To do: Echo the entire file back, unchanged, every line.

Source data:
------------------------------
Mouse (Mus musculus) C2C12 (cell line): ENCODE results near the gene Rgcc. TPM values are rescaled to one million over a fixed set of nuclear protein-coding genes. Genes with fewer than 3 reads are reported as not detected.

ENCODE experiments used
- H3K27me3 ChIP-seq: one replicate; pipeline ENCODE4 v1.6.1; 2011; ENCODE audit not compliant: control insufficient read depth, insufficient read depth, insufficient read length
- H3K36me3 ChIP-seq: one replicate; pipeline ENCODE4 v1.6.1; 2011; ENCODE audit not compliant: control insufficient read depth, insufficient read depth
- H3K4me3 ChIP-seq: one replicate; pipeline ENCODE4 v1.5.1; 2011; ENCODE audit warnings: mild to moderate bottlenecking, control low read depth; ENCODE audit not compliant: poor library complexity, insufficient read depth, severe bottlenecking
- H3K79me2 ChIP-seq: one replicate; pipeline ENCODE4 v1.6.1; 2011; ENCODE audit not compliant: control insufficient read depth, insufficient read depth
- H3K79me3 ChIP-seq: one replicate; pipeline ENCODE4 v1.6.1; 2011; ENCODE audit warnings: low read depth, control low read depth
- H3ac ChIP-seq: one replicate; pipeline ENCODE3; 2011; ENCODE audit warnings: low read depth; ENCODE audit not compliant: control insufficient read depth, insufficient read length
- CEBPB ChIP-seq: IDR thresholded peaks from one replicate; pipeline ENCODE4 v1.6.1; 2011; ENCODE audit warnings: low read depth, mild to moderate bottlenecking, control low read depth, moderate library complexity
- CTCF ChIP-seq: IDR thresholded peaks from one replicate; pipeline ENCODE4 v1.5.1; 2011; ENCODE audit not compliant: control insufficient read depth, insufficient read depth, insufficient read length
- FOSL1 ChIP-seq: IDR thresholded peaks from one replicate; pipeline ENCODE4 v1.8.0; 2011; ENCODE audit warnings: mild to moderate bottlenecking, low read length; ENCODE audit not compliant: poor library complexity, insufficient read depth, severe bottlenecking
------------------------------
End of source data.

Mouse (Mus musculus) C2C12 (cell line): ENCODE results near the gene Rgcc. TPM values are rescaled to one million over a fixed set of nuclear protein-coding genes. Genes with fewer than 3 reads are reported as not detected.

ENCODE experiments used
- H3K27me3 ChIP-seq: one replicate; pipeline ENCODE4 v1.6.1; 2011; ENCODE audit not compliant: control insufficient read depth, insufficient read depth, insufficient read length
- H3K36me3 ChIP-seq: one replicate; pipeline ENCODE4 v1.6.1; 2011; ENCODE audit not compliant: control insufficient read depth, insufficient read depth
- H3K4me3 ChIP-seq: one replicate; pipeline ENCODE4 v1.5.1; 2011; ENCODE audit warnings: mild to moderate bottlenecking, control low read depth; ENCODE audit not compliant: poor library complexity, insufficient read depth, severe bottlenecking
- H3K79me2 ChIP-seq: one replicate; pipeline ENCODE4 v1.6.1; 2011; ENCODE audit not compliant: control insufficient read depth, insufficient read depth
- H3K79me3 ChIP-seq: one replicate; pipeline ENCODE4 v1.6.1; 2011; ENCODE audit warnings: low read depth, control low read depth
- H3ac ChIP-seq: one replicate; pipeline ENCODE3; 2011; ENCODE audit warnings: low read depth; ENCODE audit not compliant: control insufficient read depth, insufficient read length
- CEBPB ChIP-seq: IDR thresholded peaks from one replicate; pipeline ENCODE4 v1.6.1; 2011; ENCODE audit warnings: low read depth, mild to moderate bottlenecking, control low read depth, moderate library complexity
- CTCF ChIP-seq: IDR thresholded peaks from one replicate; pipeline ENCODE4 v1.5.1; 2011; ENCODE audit not compliant: control insufficient read depth, insufficient read depth, insufficient read length
- FOSL1 ChIP-seq: IDR thresholded peaks from one replicate; pipeline ENCODE4 v1.8.0; 2011; ENCODE audit warnings: mild to moderate bottlenecking, low read length; ENCODE audit not compliant: poor library complexity, insufficient read depth, severe bottlenecking